The farmer is unable to fight, but is in no shape to return to the surface. The adventurers have no choice but to travel with him, further through the vines and roots of the forest.

The next chamber holds a strange figure: A half-orc, named Thurgall. He was wandering through the lands when he came upon the cursed forest and was similarly assaulted by the strange enemy. Unlike the farmer, he was restrained within the tunnels. After being feed, he feels compelled to follow the adventurers. Maelokh in particular is troubled by the half-orc’s demeanor. He whispers a lot, and has a bad tendency to throw his voice into others’ minds.

The tunnel they are in continues downward at a sharp angle, and opens into a large room filled with a small body of water, perhaps 50 feet wide. The walls are covered with stalactites, though the ceiling is full of vines and roots. There is faint light coming within this chamber, appearing to come from the water itself, which is very dark, almost green—as is the rest of the chamber. This must be an underground reservoir feeding life into the forest. The water has been corrupted, and burns at the touch.

Another chamber reveals signs of recent activity. Black mud looks as if it’s been sprawled upon the ground, and there is a scorch mark on the nearby wall. On the far side of the room is a large animal in the shadows: A giant rat, wounded. It looks like its wounds have been healed…or attempted to be healed…but the cut in its side has oozing with a green bile—an infection spreading through its hind legs.

Continuing further into through the tunnels eventually leads the adventurers and the farmer to a larger chamber, with a man in long tattered robes of leaves and hide. His face and arms are covered in twisted scars and burns. His eyes are sunken and black. He sees the adventurers, opens his mouth . . . and says nothing. His black eyes stare straight at Oakson, at the emblem on his forehead, at his taff, and beyond . . .still, he is silent. Then, he lets out a deep, guttural moan . . . and strikes! The farmer, too, turns on the adventurers. He has been charmed all this time!

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The battle is short, but vicious. The man clearly possess this power of a druid, but his abilities have turned him to darkness. He controls the power of the elements, and strikes the adventurers with many of the same spells and powers that Oakson himself has used upon enemies in the past. During their struggle, the tunnels around them begin to collapse, with the corrupted water pouring into the chamber, quickly flooding it, and cornering the fight further into the tunnels. Thurgall emotionlessly turns against the farmer, and between the three of them they are able to defeat the druid! In his final moments, however, the old man collapses to his feet and his eyes soften, as in a moment of clarity. He reaches a hand up towards the air and lets out one last, faint breath. Images begin to appear in mist:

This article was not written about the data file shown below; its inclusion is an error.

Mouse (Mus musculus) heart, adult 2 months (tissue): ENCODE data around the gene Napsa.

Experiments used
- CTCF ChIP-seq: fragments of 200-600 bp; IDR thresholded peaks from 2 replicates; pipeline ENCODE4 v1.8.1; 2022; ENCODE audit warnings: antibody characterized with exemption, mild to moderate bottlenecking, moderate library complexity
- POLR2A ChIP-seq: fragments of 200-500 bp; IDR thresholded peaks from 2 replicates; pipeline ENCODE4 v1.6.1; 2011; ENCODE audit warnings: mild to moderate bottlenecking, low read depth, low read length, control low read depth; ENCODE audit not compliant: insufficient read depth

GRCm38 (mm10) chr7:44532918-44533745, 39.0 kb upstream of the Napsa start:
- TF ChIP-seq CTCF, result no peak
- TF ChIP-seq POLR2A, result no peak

A society of druids on an enormous mountain, living in peace and harmony with the land. There is one druid in particular, a middle-aged man, with a family. He is happy.
An eruption of green light overwhelms all that you can see. The forest that covered the mountains is on fire. Green flame. People are screaming. You see the man searching . . . looking . . . perhaps for his family. He is full of fear and panic and sadness and anger and confusion.
The ground is bare and black. The village from earlier, almost disappeared. Burnt to the ground. Black, dead, trees scrape the sky. The man from earlier, covered in burns, surrounded by corpses. He runs, and runs, and runs. Far down the mountain. He is just a husk of what he once was.

As the images disappear, the ground beneath them collapses as water bursts into the cavern, hurling the adventurers even deeper beneath the earth.

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DavidWalton